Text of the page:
A Flea-ting Moment!

The creeping, crawling, gnashing, nasty nibblers are on the march! They're everywhere - in your carpet, between your floorboards even in your garden and the blood thirsty blighters are seeking out your pets too. Yes, the Ferocious Aussie Flea is back - and with a vengeance. Hop into serious flea control to prevent your pet from suffering.

Fleas are miserable little parasites. They suck blood, make animals, especially puppies, anaemic, they spread tapeworm and cause serious skin irritations. Some unlucky pets are also allergic to fleas.

Controlling fleas relies on two separate approaches.  The first is to get rid of fleas from your pets and the second is to get rid of fleas and their eggs from the environment that your pet lives in.

Eliminating Your Pet's Fleas

Thankfully there is a range of 'new vogue' insecticides now on the market that make flea control much easier.

In the past, we have had to rely on fairly toxic insecticides to control fleas. Most pet owners are now turning to products such as Frontline, Advantage, Advocate, Revolution, Advantic and Sentinel for flea control. Each of these is effective, safe and easy to use.

Frontline can also be used on dogs and cats. It is available in two forms. The first is Frontline Spray and the second is Frontline Plus. The spray form is very effective and one spray should eliminate fleas for two to three months. You need to apply it properly by thoroughly rubbing it into the animal's coat with a gloved hand. This does take a bit of work but it's worth the effort. If this is a bit too difficult, then the Frontline Plus 'top spot' version, which is used every month, is easier, particularly with cats.

Frontline's 'top spot' for dogs strong point is that it is easy to use, and if used every two weeks, will also control ticks. For flea control it only needs to be used every month.

For cats, Frontline Plus 'top spot' is a lot easier to use than the spray, as most fractious felines resent sprays. With Frontline Plus, a concentrated form of the insecticide from a small vial is placed on the back of the neck so no spraying or fighting is needed. It needs to be repeated every four weeks.

Advantage is also a concentrated form of insecticide that comes in small vials and is available in this form for both dogs and cats. It is very easy to use and new research shows that the micro crystals of Advantage dropped from the animal's coat are like 'mine fields' of doom for flea larvae that are in the pet's environment. Therefore, as well as controlling adult fleas on the animal, it also controls the developing larvae that have hatched from eggs.

Sentinel is a new product. It combines the insect growth regulator Program with the once per month heartworm preventive, Endovet. Used monthly, it will control fleas, heartworm and most intestinal worms too. Its flea control effect relies on preventing flea eggs from hatching.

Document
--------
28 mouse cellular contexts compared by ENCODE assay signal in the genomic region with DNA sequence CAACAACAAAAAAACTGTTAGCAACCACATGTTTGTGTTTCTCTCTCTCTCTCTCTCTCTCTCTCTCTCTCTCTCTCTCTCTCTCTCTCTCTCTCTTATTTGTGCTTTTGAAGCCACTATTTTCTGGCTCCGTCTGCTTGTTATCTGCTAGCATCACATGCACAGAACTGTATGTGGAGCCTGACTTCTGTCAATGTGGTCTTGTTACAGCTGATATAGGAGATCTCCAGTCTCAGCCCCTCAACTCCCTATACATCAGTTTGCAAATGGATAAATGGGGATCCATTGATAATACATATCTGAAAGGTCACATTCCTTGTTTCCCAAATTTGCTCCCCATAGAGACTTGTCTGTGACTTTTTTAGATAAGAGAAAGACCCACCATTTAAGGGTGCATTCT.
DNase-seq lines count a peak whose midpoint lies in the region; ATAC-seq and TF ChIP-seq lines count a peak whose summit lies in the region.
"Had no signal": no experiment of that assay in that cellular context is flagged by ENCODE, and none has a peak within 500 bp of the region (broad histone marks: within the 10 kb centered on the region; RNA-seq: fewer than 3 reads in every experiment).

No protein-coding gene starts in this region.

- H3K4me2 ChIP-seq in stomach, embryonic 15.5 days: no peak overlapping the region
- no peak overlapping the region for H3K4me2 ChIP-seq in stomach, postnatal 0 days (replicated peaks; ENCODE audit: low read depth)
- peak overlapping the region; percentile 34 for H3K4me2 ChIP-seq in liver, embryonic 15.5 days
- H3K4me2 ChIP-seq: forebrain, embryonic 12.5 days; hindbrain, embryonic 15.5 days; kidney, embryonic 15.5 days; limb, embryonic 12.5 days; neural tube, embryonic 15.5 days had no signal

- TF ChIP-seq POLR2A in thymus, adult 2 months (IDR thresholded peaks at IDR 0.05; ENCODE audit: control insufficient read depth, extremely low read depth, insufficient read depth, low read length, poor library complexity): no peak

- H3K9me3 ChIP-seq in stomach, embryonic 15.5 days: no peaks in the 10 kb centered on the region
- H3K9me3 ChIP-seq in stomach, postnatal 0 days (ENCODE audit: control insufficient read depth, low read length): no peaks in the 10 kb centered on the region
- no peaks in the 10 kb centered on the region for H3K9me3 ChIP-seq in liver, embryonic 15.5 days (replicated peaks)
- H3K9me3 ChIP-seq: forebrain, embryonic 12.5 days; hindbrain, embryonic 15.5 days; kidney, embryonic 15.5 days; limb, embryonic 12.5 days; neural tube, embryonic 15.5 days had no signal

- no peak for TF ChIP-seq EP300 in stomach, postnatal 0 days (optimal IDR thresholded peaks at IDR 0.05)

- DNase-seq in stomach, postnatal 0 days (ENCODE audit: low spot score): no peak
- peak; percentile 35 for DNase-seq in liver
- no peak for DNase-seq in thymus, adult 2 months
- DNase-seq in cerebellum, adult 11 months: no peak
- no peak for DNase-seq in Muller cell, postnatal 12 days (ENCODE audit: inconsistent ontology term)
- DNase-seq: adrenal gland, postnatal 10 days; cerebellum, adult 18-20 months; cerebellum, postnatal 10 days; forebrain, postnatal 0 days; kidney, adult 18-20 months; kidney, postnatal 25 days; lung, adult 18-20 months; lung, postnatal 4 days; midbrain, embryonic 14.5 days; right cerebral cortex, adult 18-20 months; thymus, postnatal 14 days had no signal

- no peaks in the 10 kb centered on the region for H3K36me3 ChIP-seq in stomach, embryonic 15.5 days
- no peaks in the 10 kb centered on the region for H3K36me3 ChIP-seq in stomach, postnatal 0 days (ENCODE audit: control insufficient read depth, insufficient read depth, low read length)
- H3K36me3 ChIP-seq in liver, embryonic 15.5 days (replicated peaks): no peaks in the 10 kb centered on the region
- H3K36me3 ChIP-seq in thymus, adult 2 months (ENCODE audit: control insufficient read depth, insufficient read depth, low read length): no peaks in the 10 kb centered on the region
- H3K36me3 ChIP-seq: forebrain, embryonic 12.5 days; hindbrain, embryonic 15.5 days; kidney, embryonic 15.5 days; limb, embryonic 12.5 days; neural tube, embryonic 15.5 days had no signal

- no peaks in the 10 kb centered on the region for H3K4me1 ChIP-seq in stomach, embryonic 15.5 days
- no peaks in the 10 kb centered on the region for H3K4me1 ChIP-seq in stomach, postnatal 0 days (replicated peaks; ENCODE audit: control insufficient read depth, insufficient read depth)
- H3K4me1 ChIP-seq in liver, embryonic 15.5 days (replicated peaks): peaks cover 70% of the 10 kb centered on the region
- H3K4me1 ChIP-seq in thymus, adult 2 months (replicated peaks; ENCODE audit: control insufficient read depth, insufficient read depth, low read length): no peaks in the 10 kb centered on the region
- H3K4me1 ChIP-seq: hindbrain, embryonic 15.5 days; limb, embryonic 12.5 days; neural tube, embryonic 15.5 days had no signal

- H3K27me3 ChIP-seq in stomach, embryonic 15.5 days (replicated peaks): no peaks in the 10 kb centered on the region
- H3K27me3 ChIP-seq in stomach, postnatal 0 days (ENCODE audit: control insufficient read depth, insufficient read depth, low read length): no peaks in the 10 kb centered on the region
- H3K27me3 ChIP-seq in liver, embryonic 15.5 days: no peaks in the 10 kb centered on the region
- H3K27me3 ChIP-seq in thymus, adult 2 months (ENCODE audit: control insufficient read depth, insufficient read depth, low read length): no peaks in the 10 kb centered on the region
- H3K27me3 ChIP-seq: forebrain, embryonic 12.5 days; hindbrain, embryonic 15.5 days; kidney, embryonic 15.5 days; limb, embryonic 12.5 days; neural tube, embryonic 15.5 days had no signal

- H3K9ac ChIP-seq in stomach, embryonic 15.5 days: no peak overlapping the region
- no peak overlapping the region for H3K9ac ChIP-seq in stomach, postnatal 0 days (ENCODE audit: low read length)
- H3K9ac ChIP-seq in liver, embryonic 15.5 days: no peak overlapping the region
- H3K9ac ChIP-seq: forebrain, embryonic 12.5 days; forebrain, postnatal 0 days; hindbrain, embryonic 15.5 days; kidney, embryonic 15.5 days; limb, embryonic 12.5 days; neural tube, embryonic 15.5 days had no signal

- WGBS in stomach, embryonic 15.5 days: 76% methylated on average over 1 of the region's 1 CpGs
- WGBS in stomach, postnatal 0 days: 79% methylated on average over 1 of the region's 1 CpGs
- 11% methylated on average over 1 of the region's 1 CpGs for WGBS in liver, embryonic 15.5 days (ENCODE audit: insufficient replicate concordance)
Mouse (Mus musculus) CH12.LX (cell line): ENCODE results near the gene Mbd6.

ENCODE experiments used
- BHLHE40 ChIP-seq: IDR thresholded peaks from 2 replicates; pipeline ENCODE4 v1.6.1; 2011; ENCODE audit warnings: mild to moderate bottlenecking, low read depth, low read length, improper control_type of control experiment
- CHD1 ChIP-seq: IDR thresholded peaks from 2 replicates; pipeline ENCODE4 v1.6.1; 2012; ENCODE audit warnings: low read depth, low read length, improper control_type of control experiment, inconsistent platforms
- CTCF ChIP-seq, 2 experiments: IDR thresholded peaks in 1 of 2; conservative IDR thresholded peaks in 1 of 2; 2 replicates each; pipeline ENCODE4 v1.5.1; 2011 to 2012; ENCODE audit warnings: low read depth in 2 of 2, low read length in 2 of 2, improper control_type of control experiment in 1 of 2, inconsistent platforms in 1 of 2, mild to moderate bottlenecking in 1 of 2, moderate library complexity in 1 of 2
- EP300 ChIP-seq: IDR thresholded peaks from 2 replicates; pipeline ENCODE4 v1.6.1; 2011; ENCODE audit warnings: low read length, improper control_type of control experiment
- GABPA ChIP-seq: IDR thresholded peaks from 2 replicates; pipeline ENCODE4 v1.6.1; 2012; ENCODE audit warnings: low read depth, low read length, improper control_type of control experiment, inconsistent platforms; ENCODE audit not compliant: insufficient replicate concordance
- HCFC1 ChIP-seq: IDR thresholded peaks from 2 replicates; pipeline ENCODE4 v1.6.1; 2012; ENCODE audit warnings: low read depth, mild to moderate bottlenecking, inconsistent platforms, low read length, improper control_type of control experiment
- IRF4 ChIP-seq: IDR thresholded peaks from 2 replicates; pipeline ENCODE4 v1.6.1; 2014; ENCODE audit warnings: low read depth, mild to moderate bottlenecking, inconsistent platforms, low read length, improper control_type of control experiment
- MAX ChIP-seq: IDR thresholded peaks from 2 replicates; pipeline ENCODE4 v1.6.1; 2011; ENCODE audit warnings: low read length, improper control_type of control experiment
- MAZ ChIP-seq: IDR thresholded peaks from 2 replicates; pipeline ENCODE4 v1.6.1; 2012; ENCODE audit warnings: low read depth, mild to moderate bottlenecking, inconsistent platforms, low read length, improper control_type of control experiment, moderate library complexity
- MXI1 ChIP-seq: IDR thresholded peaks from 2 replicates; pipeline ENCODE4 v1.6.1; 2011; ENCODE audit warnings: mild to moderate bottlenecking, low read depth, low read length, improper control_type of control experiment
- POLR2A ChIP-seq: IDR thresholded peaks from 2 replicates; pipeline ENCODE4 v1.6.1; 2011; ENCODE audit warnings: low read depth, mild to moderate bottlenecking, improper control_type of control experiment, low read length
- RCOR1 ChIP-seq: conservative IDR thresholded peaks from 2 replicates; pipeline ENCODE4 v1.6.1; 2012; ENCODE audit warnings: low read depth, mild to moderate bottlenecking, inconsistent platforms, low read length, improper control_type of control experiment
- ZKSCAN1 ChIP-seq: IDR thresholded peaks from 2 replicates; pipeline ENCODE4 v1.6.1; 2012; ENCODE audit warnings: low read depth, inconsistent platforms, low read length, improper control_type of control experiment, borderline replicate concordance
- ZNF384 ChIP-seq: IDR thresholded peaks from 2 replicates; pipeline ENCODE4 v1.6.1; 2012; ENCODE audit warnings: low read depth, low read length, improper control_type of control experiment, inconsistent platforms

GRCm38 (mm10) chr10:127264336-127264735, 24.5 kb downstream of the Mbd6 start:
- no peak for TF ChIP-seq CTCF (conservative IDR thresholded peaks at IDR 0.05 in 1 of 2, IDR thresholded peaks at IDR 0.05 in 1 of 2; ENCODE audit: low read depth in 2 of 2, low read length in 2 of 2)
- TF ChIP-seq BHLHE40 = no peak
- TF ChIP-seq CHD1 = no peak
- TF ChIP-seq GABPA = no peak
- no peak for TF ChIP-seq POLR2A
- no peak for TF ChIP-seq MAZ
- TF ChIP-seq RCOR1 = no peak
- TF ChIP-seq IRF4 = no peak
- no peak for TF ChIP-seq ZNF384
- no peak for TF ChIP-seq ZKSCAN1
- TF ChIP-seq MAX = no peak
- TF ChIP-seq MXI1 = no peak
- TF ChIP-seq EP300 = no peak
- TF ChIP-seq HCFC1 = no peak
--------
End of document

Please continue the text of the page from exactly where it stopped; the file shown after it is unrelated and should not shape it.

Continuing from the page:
All these products are available from your local pet store.

There is also a wide range of other flea control products on the market, but most are being pushed aside by the ease of modern flea control products such as those mentioned above.

Flea shampoos deserve a mention. If you are washing your pets, why not use a product that controls fleas too? My favourite in this regard is Fido's Free Itch Shampoo. It is a locally produced product and leaves the coat smelling clean and fresh.

Controlling Fleas in the Environment

With severe flea infestations, controlling the flea eggs and larvae that are in the house and garden is also important.

With severe flea infestations, controlling the flea eggs and larvae that are in the house and garden is also important.

A single flea will lay hundreds of eggs. The eggs drop from the animal's coat and are thereby spread around the environment the animal lives in. They hatch into larvae which progress through a pupal stage to adult fleas.

The eggs and the larvae are quite sticky and will adhere to carpet and the pet's bedding. They will also lodge in cracks and crevices around the pet's environment.

The first step to controlling fleas in the environment is to do a thorough Spring clean up. This involves removing as much dirt and debris from the pet's environment as possible. Vacuum the house, paying attention to areas near the skirting boards and under furniture as this is where the eggs are known to accumulate. Naturally concentrate on any area in which your pet sleeps.

Dispose of the dirt from the vacuum cleaner into a rubbish bag, add some insecticide spray or flea powder and then place it in the garbage bin.

The next step is to kill the glacial mounds of flea eggs and larvae that abound in the environment. 

Thankfully, if the products mentioned earlier are used, even if flea eggs do hatch the adult fleas will be killed quickly once they get on the animal's coat and usually before they can lay eggs.

If you are having a major problem with fleas, you may like to use a product containing an insect growth regulator such as methoprene. Growth regulators inactivate the flea eggs that are in the environment and prevent them from hatching. A variety of products are available containing this compound and most also contain a version of pyrethrins that will also kill adult fleas (and other insect pests). The most useful forms are produced as a fogger aerosol used to 'bomb' the house.

Good flea control will make your animal a much happier pet.